They probably knew on some level for a long time too and may have had more time than you think to get used to the idea. I'm glad it went so well. Over 60% of runaways in our local teen shelter are homeless for being something in the LGBT spectrum. To kick a child out into an often dangerous world because of that? It's just...evil imho. Glad to hear your parents can be fundamentalists and accepting! Now there is a stereotype I love to hear busted! I'm going to guess it was a proud moment for Jesus too. As for the let down, how much of your identity has been built on being different, not like them, being bi? Your sexuality is even your identifier here. This acceptance and even your feeling let down could signal a significant, positive shift in expanding your identity. Now that you're accepted by two of the most authoritative people in your life who belong to a usually hostile group -- is the battle as immediate? What does that free you to grow into? Sexuality is fundamental but it's a narrow definition of a human being. This is probably a death, and a birth too.
BiWife BiWife 3 years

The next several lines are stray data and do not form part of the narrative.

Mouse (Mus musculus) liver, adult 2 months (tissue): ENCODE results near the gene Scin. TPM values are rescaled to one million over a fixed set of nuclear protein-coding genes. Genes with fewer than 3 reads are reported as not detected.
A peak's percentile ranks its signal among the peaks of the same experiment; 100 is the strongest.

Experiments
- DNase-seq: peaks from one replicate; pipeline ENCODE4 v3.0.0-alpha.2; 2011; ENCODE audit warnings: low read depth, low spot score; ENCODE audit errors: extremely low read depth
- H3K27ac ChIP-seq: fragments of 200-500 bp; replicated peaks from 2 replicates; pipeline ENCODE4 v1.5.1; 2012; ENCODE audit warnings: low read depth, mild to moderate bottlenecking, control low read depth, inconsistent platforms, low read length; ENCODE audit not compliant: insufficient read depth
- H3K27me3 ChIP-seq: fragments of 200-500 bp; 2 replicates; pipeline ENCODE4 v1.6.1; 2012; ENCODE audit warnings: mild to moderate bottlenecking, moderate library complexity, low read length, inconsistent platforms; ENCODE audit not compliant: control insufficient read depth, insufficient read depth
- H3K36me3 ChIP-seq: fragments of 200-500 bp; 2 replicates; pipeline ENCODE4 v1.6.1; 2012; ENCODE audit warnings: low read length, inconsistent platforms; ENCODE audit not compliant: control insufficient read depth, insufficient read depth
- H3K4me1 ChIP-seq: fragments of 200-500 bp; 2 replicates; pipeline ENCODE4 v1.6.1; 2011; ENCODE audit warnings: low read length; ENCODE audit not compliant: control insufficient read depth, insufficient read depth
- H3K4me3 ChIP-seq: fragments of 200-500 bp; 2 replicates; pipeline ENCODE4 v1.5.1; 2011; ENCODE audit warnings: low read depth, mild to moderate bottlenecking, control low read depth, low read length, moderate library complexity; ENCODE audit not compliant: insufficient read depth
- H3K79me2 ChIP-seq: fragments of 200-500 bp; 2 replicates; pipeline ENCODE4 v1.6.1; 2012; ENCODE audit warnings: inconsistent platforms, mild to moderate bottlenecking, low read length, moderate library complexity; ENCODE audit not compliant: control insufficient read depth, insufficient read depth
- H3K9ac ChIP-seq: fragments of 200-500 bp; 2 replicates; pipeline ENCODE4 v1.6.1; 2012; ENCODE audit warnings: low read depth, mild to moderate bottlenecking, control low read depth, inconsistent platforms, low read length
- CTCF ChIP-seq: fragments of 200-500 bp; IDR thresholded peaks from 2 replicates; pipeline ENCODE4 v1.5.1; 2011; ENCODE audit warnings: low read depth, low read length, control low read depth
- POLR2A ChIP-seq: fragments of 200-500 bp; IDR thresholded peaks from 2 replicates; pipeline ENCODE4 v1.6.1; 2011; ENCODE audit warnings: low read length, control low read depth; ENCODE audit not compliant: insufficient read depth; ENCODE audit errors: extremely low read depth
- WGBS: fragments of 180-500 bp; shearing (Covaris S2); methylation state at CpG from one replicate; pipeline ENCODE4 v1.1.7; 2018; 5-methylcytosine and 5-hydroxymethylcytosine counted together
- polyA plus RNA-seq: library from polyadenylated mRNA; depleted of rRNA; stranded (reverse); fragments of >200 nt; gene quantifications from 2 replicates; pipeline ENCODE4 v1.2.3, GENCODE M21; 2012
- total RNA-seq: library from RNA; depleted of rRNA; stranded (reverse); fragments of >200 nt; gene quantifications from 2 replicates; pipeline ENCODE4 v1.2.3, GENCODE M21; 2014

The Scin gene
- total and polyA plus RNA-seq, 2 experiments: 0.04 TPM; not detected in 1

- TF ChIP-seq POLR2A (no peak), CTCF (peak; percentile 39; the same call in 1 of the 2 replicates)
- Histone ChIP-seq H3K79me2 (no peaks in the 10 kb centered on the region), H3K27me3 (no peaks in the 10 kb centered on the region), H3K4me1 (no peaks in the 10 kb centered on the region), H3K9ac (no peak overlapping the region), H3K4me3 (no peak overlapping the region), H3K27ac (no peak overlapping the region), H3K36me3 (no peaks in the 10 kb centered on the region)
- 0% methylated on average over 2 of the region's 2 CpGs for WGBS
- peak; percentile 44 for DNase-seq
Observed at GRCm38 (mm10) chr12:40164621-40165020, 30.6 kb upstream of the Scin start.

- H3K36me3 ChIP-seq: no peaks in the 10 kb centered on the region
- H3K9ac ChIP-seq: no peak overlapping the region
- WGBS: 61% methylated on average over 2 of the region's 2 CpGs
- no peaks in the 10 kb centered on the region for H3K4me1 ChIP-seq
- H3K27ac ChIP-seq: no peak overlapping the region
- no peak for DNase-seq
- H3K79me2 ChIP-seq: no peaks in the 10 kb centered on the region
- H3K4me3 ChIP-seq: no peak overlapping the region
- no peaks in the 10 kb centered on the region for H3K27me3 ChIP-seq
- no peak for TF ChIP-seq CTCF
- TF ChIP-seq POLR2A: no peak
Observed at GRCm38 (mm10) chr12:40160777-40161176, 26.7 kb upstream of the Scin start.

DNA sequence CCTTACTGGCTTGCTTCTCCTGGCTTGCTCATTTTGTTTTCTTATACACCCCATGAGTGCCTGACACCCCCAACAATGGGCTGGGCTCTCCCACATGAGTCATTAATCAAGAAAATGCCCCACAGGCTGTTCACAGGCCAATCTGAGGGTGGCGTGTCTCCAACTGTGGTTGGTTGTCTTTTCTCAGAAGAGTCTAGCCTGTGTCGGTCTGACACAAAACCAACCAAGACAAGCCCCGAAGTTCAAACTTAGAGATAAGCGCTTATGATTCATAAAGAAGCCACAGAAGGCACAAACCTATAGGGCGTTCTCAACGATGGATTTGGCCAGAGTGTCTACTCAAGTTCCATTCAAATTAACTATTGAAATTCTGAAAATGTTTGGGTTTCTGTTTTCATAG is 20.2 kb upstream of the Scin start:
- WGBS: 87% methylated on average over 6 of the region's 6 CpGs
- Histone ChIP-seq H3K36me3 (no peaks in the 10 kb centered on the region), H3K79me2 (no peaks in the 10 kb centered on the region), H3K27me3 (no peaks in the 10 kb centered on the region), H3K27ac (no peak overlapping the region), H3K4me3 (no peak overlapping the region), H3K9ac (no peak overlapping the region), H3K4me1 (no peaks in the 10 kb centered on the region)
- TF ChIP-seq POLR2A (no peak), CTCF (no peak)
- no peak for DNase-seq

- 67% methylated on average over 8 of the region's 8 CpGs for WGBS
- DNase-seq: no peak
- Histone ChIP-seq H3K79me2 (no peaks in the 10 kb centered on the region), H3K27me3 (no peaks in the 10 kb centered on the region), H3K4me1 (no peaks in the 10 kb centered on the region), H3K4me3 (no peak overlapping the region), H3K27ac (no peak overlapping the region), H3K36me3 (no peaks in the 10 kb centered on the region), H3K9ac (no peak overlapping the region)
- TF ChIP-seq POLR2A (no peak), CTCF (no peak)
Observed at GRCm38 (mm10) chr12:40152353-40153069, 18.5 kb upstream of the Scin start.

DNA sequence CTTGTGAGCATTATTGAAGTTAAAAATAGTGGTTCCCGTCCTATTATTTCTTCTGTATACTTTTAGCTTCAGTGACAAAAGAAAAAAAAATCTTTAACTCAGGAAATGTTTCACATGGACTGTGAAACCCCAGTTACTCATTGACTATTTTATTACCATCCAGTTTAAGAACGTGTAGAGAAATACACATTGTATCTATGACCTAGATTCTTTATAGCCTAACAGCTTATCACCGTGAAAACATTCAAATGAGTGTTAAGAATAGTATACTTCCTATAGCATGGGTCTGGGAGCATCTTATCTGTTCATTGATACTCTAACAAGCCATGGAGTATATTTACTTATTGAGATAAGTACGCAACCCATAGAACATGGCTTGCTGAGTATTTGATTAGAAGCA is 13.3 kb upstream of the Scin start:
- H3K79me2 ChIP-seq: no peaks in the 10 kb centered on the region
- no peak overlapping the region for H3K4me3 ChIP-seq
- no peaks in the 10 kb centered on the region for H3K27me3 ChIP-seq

seriously, henna, you've got some excellent perspective... You're right, I have worked hard to maintain some sort of connection with them because there is so much good that we used to have. I may have had a dark secret I kept from everyone, but that doesn't mean we had any less fun visiting every single dinosaur museum in the country while we traveled to churches. One of the things I feared the most in coming out was losing their safety net. They raised us to all know that if our world ever imploded, we could always come home. They would give anything to help us succeed. I didn't want to lose that, I always felt better off than a lot of people I knew growing up because my parents cared so much. I think the things I'm feeling now are a desire for them to become completely accepting rather than just tolerant. They said a few things that still kind of hurt, even though they were truly trying to understand and fumbled the delivery a bit. My dad said that he could imagine two women having a very strong friendship and giving each other companionship that was kind of like marriage. It must have taken him so much thinking and reading and talking to have gotten that far. I got to pull out the historical nugget of Victorian "Boston Marriages", which were largely widows who were good friends and provided companionship in the absence of their husbands. Also talked about the bachelor president (I can never remember his name, but whatever) and all of his love letters and letters to his sister about his love (for a man). Not sure if they believe me, but all they have to do is research it and they'll see everything that I did. Well, provided they search outside Glenn Beck's websites. Either way, we were able to have an honest back and forth about a topic we normally avoid like the plague. The problem with that conversation - what bugged me - was that he couldn't conceive of two men or two women actually *loving* each other. When they presumed I was poly of some sort, they immediately went to std's and promiscuity. They can't fathom loving more than one person, just as they can't fathom gays loving each other. They don't see my orientation as being something endemic - a part of me - they see it as something that I *do*. Seeking out women is something that I *do*, like a hobby. They don't understand it's about love, not sex. However, I know this is something that isn't going to work out overnight - I didn't even figure that out overnight. I can't expect them to understand it all right away, so for what they are capable of, they did very well. All I can do is live my life in front of them and *show* them that us LGBT's are about more than just sex. Right?